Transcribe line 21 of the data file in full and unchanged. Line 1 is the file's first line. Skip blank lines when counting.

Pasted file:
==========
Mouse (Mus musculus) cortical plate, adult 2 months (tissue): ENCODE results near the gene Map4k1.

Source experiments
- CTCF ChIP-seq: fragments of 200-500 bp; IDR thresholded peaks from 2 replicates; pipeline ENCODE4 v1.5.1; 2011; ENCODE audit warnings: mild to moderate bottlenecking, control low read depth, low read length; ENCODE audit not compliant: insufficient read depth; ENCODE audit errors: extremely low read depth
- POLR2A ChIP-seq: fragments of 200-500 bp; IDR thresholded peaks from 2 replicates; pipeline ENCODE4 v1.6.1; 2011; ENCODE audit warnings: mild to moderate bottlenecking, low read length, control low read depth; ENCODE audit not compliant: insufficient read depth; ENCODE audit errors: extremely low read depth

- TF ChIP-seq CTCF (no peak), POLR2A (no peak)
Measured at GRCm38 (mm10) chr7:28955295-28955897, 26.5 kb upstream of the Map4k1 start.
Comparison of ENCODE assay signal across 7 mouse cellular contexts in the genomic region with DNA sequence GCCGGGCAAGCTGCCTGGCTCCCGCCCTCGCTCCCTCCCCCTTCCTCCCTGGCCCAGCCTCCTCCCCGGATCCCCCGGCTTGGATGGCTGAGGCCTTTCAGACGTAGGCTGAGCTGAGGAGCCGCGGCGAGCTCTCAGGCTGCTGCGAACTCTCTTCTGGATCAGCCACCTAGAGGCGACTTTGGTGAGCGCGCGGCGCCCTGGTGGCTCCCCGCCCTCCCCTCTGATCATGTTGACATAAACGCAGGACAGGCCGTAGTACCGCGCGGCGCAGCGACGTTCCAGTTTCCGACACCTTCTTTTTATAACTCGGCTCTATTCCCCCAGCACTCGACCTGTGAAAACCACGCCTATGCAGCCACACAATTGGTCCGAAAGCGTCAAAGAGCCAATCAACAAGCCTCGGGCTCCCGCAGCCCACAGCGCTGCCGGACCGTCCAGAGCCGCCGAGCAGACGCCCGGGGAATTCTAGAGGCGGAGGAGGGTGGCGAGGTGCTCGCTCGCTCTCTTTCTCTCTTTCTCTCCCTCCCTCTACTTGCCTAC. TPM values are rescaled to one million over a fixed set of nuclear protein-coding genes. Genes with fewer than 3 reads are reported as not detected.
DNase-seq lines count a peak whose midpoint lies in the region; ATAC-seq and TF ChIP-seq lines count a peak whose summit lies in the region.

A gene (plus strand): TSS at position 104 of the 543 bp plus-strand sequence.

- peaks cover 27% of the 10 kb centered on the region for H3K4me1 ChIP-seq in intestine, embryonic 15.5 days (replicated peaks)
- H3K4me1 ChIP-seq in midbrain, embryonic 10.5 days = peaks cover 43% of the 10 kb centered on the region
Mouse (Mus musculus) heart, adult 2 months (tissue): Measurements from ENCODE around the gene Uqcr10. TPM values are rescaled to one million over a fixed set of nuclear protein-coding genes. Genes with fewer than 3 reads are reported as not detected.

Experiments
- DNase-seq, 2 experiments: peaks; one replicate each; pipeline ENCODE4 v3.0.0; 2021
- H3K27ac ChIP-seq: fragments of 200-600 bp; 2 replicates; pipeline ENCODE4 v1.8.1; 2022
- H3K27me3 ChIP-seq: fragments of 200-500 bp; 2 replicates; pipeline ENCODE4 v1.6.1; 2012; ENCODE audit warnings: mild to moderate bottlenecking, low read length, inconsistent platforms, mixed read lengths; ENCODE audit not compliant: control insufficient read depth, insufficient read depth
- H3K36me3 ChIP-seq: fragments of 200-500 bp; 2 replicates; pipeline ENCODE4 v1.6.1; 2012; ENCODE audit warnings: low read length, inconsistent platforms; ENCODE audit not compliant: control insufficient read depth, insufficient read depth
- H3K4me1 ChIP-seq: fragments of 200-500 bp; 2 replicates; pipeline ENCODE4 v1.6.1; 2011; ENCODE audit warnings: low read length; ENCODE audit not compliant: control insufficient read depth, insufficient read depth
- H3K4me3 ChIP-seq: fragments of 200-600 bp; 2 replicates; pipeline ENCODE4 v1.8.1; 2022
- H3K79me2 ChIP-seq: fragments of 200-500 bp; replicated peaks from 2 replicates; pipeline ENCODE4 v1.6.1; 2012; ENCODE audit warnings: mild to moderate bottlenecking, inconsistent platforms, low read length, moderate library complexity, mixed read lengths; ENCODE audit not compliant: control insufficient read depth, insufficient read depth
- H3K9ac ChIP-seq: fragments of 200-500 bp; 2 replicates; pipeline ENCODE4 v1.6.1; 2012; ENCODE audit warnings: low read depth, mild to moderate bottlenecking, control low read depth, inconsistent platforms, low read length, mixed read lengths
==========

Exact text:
- H3K9ac ChIP-seq: fragments of 200-500 bp; 2 replicates; pipeline ENCODE4 v1.6.1; 2012; ENCODE audit warnings: low read depth, mild to moderate bottlenecking, control low read depth, inconsistent platforms, low read length, mixed read lengths